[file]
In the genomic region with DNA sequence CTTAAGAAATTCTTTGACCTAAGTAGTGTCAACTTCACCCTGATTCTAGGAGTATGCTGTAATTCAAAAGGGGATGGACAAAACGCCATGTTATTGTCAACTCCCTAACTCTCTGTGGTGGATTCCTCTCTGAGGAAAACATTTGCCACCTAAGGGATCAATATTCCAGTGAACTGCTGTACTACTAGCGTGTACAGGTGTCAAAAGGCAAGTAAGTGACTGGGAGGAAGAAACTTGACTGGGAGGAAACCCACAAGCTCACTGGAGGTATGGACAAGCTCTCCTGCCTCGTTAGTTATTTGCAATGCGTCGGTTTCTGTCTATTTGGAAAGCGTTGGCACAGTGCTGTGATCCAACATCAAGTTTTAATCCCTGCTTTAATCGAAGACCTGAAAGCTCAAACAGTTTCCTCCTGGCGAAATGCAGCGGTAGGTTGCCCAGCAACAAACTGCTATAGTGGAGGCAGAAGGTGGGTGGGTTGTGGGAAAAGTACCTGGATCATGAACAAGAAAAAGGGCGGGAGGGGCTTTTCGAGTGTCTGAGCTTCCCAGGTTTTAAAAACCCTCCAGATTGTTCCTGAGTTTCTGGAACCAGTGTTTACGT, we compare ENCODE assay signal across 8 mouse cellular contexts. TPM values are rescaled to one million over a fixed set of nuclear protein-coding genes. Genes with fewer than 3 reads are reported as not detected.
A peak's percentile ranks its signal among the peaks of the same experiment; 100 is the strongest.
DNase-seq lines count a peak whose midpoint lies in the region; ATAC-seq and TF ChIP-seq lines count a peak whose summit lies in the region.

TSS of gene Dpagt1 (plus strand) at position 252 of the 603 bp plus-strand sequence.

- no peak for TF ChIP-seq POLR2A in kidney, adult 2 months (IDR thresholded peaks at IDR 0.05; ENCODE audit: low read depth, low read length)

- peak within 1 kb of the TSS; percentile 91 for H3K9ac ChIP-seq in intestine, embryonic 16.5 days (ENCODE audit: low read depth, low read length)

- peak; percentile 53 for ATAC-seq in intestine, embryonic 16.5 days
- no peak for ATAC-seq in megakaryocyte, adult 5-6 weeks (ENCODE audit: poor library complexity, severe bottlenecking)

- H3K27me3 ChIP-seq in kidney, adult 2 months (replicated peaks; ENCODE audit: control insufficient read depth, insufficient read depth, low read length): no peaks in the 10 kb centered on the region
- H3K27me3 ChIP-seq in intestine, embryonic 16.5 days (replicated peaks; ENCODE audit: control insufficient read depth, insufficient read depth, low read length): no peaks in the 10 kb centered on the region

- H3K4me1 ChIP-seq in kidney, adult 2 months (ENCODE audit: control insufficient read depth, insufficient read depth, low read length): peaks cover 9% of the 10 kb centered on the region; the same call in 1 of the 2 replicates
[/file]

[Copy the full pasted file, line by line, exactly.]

In the genomic region with DNA sequence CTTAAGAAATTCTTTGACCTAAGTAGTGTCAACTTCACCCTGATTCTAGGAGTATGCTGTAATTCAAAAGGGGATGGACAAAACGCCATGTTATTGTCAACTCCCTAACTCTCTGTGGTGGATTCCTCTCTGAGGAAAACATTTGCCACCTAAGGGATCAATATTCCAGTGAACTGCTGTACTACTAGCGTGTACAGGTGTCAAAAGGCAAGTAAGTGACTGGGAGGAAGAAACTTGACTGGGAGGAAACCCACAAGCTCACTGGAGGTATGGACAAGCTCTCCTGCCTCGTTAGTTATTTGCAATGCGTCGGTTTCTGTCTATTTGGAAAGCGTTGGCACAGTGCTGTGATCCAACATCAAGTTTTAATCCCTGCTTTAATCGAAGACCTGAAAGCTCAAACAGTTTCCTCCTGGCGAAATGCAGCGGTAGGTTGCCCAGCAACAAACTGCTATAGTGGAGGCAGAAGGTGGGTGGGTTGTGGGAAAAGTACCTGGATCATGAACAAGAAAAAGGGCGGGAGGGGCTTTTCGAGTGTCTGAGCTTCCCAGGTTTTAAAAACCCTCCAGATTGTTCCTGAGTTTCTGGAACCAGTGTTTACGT, we compare ENCODE assay signal across 8 mouse cellular contexts. TPM values are rescaled to one million over a fixed set of nuclear protein-coding genes. Genes with fewer than 3 reads are reported as not detected.
A peak's percentile ranks its signal among the peaks of the same experiment; 100 is the strongest.
DNase-seq lines count a peak whose midpoint lies in the region; ATAC-seq and TF ChIP-seq lines count a peak whose summit lies in the region.

TSS of gene Dpagt1 (plus strand) at position 252 of the 603 bp plus-strand sequence.

- no peak for TF ChIP-seq POLR2A in kidney, adult 2 months (IDR thresholded peaks at IDR 0.05; ENCODE audit: low read depth, low read length)

- peak within 1 kb of the TSS; percentile 91 for H3K9ac ChIP-seq in intestine, embryonic 16.5 days (ENCODE audit: low read depth, low read length)

- peak; percentile 53 for ATAC-seq in intestine, embryonic 16.5 days
- no peak for ATAC-seq in megakaryocyte, adult 5-6 weeks (ENCODE audit: poor library complexity, severe bottlenecking)

- H3K27me3 ChIP-seq in kidney, adult 2 months (replicated peaks; ENCODE audit: control insufficient read depth, insufficient read depth, low read length): no peaks in the 10 kb centered on the region
- H3K27me3 ChIP-seq in intestine, embryonic 16.5 days (replicated peaks; ENCODE audit: control insufficient read depth, insufficient read depth, low read length): no peaks in the 10 kb centered on the region

- H3K4me1 ChIP-seq in kidney, adult 2 months (ENCODE audit: control insufficient read depth, insufficient read depth, low read length): peaks cover 9% of the 10 kb centered on the region; the same call in 1 of the 2 replicates